The transition to HDMI 2.0 was overwhelmingly driven by the urge to support higher resolution signals, notably 4K HDR 4:4:4 with a 600-megapixel flow rate. HDMI 2.0 is furthermore built to accommodate the carriage of 8K signals which, while still some years away, will eventually become an important part of the AV ecosystem. In the meantime, the industry eagerly awaits what HDMI 2.1 and future specs will offer for visual quality benefits.
Surprisingly, many cables on the market today are still limited to 1080p and 4K 4:2:0. On a short transmissions, the viewer might still receive and see a 4K image using these connections. In any scenario, a quick 10-to-20 second test will generally help determine the capabilities to carry HDMI 2.0/1.4/1.2 signals over each connection. The kind of tests you run will make a big difference as to how quickly the problems are solved, if at all.
Related: New Mandatory HDMI Cable Certification Assures HDMI 2.1, 8K Support (opens in new tab)
There are a number of testing options on the market today, though many fall short when it comes to HDMI testing. Most HDMI testers focus on pattern testing versus physical layer testing. These pattern-oriented devices understand how to read a video stream, and run through a loop with the HDMI cable from transmission to receipt. These provide an appropriate comparison of the pixel levels through the loop, and confirm that the cables can carry HDMI 2.0, for example.
This provides value to a degree, but there are additional physical layers in the mix that can adversely affect signal integrity. The wiring inside the HDMI cable can have a remarkable influence. In the short term, the video activated and transmitted through the cable will work fine, and the image will appear exact, even if there is damage on or underneath the shielding.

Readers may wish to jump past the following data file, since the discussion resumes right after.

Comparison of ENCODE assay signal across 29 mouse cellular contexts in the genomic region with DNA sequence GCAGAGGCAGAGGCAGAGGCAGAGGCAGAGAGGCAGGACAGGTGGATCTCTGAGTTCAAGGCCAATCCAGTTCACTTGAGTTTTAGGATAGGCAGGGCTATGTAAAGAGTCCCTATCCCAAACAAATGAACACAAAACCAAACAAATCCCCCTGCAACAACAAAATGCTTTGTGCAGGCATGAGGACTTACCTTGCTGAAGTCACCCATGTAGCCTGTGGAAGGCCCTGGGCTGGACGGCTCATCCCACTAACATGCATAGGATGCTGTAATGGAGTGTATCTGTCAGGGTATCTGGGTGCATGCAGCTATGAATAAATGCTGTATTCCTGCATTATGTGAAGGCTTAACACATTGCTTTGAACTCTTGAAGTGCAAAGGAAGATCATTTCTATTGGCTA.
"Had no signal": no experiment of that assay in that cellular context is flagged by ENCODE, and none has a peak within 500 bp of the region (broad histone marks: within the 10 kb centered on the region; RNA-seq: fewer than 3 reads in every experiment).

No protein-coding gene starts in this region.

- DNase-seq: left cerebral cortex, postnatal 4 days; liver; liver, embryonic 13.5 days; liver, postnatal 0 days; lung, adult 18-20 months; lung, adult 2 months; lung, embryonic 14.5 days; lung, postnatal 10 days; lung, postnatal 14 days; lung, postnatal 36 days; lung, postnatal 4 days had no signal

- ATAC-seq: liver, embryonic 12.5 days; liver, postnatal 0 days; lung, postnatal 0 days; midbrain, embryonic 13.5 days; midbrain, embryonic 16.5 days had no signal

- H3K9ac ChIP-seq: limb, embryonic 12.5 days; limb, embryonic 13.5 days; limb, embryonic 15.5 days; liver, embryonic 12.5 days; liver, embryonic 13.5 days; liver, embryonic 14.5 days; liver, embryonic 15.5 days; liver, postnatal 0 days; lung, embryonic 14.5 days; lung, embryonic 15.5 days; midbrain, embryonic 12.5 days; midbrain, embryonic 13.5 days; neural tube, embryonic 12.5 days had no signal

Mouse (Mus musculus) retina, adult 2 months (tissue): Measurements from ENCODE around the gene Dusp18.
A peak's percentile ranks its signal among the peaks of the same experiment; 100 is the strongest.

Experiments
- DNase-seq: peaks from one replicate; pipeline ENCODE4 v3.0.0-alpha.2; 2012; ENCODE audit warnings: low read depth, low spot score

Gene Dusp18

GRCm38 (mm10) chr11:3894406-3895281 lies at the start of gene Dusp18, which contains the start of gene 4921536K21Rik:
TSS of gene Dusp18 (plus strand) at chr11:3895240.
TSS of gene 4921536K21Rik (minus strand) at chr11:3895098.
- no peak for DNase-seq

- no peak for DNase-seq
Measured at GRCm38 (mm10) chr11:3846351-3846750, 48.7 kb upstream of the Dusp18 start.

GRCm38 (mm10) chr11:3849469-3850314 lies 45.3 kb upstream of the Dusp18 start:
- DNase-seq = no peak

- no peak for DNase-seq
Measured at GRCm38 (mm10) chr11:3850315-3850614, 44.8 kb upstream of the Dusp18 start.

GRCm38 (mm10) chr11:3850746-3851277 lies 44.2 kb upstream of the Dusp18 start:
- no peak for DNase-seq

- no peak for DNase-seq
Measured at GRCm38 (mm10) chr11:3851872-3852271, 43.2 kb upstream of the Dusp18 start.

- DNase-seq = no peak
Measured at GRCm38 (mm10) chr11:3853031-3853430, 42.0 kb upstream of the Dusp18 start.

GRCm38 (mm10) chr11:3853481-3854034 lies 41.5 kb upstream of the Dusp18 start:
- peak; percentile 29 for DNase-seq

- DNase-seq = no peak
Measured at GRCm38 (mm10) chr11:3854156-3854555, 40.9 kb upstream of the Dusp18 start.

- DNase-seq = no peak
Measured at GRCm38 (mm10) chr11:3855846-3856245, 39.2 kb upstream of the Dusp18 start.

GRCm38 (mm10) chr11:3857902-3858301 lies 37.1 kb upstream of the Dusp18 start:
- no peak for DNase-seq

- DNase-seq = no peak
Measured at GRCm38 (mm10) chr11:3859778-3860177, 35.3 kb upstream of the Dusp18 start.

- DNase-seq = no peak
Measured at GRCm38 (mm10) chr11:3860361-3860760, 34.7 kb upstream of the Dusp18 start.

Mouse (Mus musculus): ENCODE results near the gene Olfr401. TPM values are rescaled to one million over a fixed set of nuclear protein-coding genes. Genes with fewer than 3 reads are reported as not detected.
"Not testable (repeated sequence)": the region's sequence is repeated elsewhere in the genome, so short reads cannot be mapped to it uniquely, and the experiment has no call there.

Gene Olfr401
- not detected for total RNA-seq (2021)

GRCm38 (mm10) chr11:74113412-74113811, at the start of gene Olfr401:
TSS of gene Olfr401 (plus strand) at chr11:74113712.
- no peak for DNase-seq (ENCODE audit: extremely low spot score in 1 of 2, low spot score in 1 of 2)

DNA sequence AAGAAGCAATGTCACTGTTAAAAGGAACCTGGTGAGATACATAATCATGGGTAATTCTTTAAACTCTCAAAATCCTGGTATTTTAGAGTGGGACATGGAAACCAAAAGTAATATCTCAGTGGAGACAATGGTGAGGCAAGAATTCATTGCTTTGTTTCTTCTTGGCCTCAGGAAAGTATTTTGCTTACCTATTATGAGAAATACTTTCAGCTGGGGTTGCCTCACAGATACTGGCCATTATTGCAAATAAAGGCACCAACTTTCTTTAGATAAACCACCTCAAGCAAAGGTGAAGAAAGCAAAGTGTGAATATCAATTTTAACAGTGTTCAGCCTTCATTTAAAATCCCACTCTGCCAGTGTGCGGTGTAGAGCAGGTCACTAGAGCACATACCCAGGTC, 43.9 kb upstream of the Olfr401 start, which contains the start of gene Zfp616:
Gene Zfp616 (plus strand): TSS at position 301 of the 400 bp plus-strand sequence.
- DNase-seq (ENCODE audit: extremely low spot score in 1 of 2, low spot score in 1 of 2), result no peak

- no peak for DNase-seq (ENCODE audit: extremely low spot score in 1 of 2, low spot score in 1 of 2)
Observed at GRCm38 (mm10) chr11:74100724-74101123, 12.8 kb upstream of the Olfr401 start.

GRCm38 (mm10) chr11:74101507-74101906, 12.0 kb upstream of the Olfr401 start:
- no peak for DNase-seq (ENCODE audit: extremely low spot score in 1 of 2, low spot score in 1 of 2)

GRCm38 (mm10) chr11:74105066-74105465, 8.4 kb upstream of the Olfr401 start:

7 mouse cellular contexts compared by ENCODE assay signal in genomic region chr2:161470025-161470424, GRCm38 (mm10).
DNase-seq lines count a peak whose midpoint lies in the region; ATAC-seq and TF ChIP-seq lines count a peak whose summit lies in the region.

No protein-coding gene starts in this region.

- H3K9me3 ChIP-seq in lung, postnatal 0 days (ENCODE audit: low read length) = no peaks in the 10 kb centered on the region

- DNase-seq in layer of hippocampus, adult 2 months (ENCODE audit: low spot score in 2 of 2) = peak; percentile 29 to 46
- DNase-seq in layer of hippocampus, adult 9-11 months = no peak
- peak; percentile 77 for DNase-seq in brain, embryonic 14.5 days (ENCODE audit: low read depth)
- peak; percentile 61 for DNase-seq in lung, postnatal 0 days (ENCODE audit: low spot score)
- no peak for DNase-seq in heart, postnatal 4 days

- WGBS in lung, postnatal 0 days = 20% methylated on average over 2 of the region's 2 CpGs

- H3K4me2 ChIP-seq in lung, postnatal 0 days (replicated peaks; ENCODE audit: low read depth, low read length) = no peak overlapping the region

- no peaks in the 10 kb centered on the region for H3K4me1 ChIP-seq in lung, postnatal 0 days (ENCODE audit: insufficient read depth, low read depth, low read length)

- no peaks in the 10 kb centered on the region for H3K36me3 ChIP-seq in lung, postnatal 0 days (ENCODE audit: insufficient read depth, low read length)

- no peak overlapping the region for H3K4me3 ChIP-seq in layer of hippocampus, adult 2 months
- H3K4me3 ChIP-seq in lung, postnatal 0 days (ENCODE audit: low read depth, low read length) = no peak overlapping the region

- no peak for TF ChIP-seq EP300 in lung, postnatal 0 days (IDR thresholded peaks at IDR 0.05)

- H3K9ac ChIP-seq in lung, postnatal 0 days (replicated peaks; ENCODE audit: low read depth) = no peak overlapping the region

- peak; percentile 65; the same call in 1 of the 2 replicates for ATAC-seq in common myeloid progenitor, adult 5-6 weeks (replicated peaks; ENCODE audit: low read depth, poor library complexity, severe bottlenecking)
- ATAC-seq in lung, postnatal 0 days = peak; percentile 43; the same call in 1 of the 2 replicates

Testing the cable itself will identify these more advanced issues. For example, one increasingly common problem is the reduction of shielded wire from within the cable. HDMI cables have 18 standard conductors for video, audio, Ethernet, and data moving over twisted pairs of wiring inside. Each of these wires should be shielded to maximize performance, which represents a 19th conductor.
Testing with a pattern generator will provide return information that suggest all 19 conductors are functioning properly. For short cable runs, this may happen even if there are issues with some of the conductors. The problems visibly surface on longer cable runs, and/or if there is a continuous signal moving through shorter cables for hours. For example, a 24/7-hour system with internal conductor shortcomings will gradually leak outside the wiring. This will inevitably cause signal degradation and ultimately affect performance.
There is no question that testing with an HDMI pattern generator will affect the overall depth and integrity of test. HDMI transmitters and receivers use equalization for error correction to improve the HDMI transmission. Not all the HDMI transmitters/receivers use the same equalization, which means that testing high-bandwidth HDMI signals with a pattern generator will often hide issues caused by the cable’s physical layer and associated wiring quality.
This can feel like a complicated situation for tech managers that have no way to reliably troubleshoot the connections. Perhaps the integrator installed the system and verified integrity through a pattern generator, and everything checked out.